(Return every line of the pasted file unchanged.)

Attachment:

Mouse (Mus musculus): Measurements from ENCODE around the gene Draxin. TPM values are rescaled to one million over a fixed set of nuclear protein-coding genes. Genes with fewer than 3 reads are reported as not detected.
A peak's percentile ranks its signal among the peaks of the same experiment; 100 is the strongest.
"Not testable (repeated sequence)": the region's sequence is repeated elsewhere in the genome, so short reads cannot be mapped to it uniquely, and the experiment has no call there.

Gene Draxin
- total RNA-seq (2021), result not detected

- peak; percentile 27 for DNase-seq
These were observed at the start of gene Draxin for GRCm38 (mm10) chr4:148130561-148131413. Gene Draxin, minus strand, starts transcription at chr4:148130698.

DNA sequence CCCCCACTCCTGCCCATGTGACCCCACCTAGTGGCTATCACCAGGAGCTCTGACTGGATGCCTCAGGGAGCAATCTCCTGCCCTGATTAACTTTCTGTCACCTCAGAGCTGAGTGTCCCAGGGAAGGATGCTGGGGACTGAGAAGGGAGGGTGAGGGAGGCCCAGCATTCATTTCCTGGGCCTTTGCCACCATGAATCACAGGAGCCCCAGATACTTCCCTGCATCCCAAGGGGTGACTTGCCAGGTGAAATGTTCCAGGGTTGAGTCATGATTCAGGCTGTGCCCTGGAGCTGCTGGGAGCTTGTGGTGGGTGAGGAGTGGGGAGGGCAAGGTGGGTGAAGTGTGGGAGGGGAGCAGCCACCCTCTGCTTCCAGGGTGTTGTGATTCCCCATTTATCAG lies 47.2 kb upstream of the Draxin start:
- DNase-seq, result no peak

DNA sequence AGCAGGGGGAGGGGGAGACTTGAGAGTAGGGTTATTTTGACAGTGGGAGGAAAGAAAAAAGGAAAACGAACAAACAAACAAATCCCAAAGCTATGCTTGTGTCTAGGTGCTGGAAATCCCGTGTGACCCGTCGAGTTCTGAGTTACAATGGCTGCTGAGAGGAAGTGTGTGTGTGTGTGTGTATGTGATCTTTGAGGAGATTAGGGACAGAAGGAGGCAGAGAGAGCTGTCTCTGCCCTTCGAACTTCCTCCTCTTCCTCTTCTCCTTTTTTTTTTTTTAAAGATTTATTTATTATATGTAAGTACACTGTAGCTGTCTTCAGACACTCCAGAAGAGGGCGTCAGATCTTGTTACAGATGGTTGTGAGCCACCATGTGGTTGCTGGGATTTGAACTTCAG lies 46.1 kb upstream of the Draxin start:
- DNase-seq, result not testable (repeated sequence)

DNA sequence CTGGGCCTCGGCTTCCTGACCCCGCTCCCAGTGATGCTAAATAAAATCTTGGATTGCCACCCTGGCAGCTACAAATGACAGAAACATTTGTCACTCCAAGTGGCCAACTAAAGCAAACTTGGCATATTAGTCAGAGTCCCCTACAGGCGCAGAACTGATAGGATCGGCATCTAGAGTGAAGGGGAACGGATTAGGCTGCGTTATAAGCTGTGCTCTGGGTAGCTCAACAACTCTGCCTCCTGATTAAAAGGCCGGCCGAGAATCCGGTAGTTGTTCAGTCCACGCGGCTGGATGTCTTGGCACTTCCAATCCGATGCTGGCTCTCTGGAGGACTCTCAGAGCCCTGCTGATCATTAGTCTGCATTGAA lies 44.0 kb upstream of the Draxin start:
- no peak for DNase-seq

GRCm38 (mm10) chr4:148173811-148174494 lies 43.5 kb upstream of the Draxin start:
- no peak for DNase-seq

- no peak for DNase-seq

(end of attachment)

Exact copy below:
Mouse (Mus musculus): Measurements from ENCODE around the gene Draxin. TPM values are rescaled to one million over a fixed set of nuclear protein-coding genes. Genes with fewer than 3 reads are reported as not detected.
A peak's percentile ranks its signal among the peaks of the same experiment; 100 is the strongest.
"Not testable (repeated sequence)": the region's sequence is repeated elsewhere in the genome, so short reads cannot be mapped to it uniquely, and the experiment has no call there.

Gene Draxin
- total RNA-seq (2021), result not detected

- peak; percentile 27 for DNase-seq
These were observed at the start of gene Draxin for GRCm38 (mm10) chr4:148130561-148131413. Gene Draxin, minus strand, starts transcription at chr4:148130698.

DNA sequence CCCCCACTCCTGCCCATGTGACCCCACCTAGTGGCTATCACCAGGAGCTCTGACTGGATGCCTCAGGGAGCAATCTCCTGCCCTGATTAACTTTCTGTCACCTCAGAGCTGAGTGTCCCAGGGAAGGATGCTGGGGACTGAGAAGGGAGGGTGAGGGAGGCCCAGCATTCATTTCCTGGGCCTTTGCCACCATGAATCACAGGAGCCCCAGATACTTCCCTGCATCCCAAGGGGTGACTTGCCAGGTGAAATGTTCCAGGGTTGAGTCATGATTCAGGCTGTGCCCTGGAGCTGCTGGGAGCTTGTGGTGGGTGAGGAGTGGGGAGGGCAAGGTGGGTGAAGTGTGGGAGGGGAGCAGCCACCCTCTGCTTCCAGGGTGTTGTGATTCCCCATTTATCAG lies 47.2 kb upstream of the Draxin start:
- DNase-seq, result no peak

DNA sequence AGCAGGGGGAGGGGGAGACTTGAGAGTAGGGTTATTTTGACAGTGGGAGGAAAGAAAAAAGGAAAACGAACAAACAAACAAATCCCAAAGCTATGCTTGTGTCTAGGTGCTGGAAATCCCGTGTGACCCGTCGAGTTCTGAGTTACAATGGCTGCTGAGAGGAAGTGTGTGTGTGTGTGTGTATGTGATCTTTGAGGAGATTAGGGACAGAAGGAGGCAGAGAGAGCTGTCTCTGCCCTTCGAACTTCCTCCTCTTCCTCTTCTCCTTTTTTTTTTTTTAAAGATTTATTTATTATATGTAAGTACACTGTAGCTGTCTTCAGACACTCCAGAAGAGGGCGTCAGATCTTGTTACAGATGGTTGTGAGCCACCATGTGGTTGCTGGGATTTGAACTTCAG lies 46.1 kb upstream of the Draxin start:
- DNase-seq, result not testable (repeated sequence)

DNA sequence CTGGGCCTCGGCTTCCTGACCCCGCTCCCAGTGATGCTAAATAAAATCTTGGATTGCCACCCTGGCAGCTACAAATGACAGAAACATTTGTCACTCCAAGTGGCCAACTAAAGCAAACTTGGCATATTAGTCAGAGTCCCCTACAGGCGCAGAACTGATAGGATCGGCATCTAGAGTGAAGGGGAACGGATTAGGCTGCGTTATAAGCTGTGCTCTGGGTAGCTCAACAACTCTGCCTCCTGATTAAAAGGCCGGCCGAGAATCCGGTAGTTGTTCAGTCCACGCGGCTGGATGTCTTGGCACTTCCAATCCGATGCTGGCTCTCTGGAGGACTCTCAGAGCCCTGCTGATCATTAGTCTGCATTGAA lies 44.0 kb upstream of the Draxin start:
- no peak for DNase-seq

GRCm38 (mm10) chr4:148173811-148174494 lies 43.5 kb upstream of the Draxin start:
- no peak for DNase-seq

- no peak for DNase-seq